I like to summarize few points about all these things.

A. Stored Procedure Recompilation
When creating a stored procedure, we can specify WITH RECOMPILE option in it. But such stored procedure will never benefit from the cached execution plan as each time it is executed; it forces the cached execution plan to invalidate or flush and create new plan based upon the parameters passed, if any, to it. I do not see any such big benefits of this option. But one may find this useful when such stored procedure will return results or execute only selective part of the stored procedure body based upon supplied input parameters. For example, statements within If-block or Select-Case block based upon input parameters.

But I still feel one should go after the new feature of SQL Server 2008 that helps recompile statement level queries rather than whole stored procedure. But this option will be quite useful as such recompilation is dependent upon input data. Let’s say if you are executing the stored procedure by supplying input parameter like ‘FirstName’ or ‘LastName’ or ‘DateOfBirth’ at a time, then statement-level query recompilation option is better. To use this method, one has to specify that SQL-statement within stored procedure with RECOMPILE query hint.

For example,
CREATE PROC dbo.uspExample
@x_input AS INT,
@y_input AS INT
AS
If @x_input = 1
BEGIN
SELECT x, y, z
FROM dbo.tblXYZ
WHERE xColumn >= @x_input
OPTION(RECOMPILE);               —See here the query hint
End
If @y_input = 2
BEGIN
SELECT x, y, z
FROM dbo.tblXYZ
WHERE yColumn >= @y_input
END
GO

Another tool that we can use is sp_recompile system stored procedure. This procedure forces recompile of user defined stored procedure next time it is run.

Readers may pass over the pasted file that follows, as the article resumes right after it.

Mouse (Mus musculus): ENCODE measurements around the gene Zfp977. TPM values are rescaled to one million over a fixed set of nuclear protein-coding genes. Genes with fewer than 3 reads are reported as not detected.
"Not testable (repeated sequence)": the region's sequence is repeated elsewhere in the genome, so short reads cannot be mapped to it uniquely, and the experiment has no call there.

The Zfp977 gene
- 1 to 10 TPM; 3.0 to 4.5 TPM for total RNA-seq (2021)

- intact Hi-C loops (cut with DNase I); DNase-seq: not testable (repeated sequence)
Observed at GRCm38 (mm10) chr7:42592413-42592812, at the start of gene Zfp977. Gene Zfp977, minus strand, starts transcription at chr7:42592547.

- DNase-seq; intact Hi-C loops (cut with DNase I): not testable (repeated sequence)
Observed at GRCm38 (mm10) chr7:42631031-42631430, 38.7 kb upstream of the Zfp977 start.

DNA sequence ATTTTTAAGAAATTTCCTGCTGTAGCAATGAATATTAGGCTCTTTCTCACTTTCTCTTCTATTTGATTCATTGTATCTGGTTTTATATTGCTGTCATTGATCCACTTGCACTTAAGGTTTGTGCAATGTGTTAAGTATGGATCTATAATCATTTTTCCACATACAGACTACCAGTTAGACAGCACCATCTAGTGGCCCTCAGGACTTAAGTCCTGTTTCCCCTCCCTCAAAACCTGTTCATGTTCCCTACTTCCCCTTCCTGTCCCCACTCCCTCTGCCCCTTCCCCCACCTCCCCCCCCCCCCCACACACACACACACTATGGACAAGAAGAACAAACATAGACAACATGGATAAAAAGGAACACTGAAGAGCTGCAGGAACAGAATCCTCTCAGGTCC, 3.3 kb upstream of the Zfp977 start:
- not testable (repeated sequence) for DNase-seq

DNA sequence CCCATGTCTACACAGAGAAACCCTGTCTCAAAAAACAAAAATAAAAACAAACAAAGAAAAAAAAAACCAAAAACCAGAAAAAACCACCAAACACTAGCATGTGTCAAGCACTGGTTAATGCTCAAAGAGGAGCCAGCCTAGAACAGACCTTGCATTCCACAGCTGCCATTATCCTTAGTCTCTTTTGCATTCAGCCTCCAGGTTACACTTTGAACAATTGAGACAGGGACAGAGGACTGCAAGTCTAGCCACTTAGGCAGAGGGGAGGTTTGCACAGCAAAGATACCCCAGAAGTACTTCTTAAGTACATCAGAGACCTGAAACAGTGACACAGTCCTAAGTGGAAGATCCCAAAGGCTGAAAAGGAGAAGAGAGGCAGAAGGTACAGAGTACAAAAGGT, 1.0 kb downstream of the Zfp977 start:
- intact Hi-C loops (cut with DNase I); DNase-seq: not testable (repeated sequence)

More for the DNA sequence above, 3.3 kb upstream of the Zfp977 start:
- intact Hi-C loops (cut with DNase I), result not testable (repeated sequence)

Let’s look at its syntax first.
Sp_recompile ‘@somedependent_object’;

Here, ‘@somedependent_object’ can be either table or view or another stored procedure or even trigger. If this ‘@somedependent_object’ is table name, then sql server will compile all the stored procedures that references this table. If this object name is some stored procedure, then this stored procedure will recompile next time it is run.
This option is good when the table properties are changed, and this table is in use of many other stored procedures. Instead of recompiling each and every such depending stored procedure, a simple sp_recompile will do enough, and with no server restart!

But there are many other scenarios when stored procedure recompilation can happen automatically. If server is running out of memory, the execution cache will get flushed. If the stored procedure has some session specific SET modifiers (like LOCK TIMEOUT, DATEFIRST, ANSI_WARNINGS, etc), then also stored procedure can recompile.

Situations like when we mix DDL and DML statements together inside stored procedure may also cause stored procedure recompilation. For example, most of us create temporary tables inside stored procedure. Then, do DML operations based upon values in these temporary tables. Even this type of stored procedure is forced to recompile to create new plan according to such new temporary tables. For this type of stored procedure, one should opt for statement-level recompilation by using RECOMPILE hint in that DML statement following DDL statements.

But what is alternative to temporary tables here? We can use table variables instead! Or, if we cannot do without temporary tables, then we should write such DDL statements in the beginning of stored procedure body itself so that multiple recompilations are not happening for a single call to this stored procedure.

So stored procedure recompilation can be harmful and useful both depending upon situations. One has to think twice whether recompilation is required or not.

B. Stored Procedure Name
We should always create a stored procedure with a full naming convention. Schema name should always prefix the stored procedure name. Schema name will help sql server name resolution easily when it is called. This helps sql server in which schema to query the stored procedure.

C. Table Indexes
Tables should have proper indexes and compiled time to time as indexes may be weird off after some time due to huge data insertion or deletion.

This is all about some useful facts about stored procedure.

Calling Method in Parent Page from User Control

October 10, 2009 Leave a comment